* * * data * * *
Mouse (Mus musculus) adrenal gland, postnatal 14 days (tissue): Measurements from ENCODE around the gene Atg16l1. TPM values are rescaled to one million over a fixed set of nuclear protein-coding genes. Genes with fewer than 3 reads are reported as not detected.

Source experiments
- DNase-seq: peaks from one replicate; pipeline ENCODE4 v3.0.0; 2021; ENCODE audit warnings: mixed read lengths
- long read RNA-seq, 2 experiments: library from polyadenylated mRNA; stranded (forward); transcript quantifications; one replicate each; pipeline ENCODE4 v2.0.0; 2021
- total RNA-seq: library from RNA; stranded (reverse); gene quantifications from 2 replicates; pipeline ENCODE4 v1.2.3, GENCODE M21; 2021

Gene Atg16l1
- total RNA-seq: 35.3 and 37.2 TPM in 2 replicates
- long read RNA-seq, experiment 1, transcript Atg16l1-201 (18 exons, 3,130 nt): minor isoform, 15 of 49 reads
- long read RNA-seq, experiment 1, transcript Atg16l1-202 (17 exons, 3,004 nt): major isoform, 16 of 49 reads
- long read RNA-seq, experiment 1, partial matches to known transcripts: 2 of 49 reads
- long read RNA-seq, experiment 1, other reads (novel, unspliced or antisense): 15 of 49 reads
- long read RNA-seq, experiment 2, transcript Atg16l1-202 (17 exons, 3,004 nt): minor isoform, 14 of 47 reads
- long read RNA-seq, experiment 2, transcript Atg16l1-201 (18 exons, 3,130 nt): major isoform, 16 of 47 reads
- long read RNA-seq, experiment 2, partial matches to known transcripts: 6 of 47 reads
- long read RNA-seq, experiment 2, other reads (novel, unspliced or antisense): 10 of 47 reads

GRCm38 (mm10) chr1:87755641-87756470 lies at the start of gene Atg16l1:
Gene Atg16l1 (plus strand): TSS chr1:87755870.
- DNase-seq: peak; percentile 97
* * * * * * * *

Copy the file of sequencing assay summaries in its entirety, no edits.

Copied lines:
Mouse (Mus musculus) adrenal gland, postnatal 14 days (tissue): Measurements from ENCODE around the gene Atg16l1. TPM values are rescaled to one million over a fixed set of nuclear protein-coding genes. Genes with fewer than 3 reads are reported as not detected.

Source experiments
- DNase-seq: peaks from one replicate; pipeline ENCODE4 v3.0.0; 2021; ENCODE audit warnings: mixed read lengths
- long read RNA-seq, 2 experiments: library from polyadenylated mRNA; stranded (forward); transcript quantifications; one replicate each; pipeline ENCODE4 v2.0.0; 2021
- total RNA-seq: library from RNA; stranded (reverse); gene quantifications from 2 replicates; pipeline ENCODE4 v1.2.3, GENCODE M21; 2021

Gene Atg16l1
- total RNA-seq: 35.3 and 37.2 TPM in 2 replicates
- long read RNA-seq, experiment 1, transcript Atg16l1-201 (18 exons, 3,130 nt): minor isoform, 15 of 49 reads
- long read RNA-seq, experiment 1, transcript Atg16l1-202 (17 exons, 3,004 nt): major isoform, 16 of 49 reads
- long read RNA-seq, experiment 1, partial matches to known transcripts: 2 of 49 reads
- long read RNA-seq, experiment 1, other reads (novel, unspliced or antisense): 15 of 49 reads
- long read RNA-seq, experiment 2, transcript Atg16l1-202 (17 exons, 3,004 nt): minor isoform, 14 of 47 reads
- long read RNA-seq, experiment 2, transcript Atg16l1-201 (18 exons, 3,130 nt): major isoform, 16 of 47 reads
- long read RNA-seq, experiment 2, partial matches to known transcripts: 6 of 47 reads
- long read RNA-seq, experiment 2, other reads (novel, unspliced or antisense): 10 of 47 reads

GRCm38 (mm10) chr1:87755641-87756470 lies at the start of gene Atg16l1:
Gene Atg16l1 (plus strand): TSS chr1:87755870.
- DNase-seq: peak; percentile 97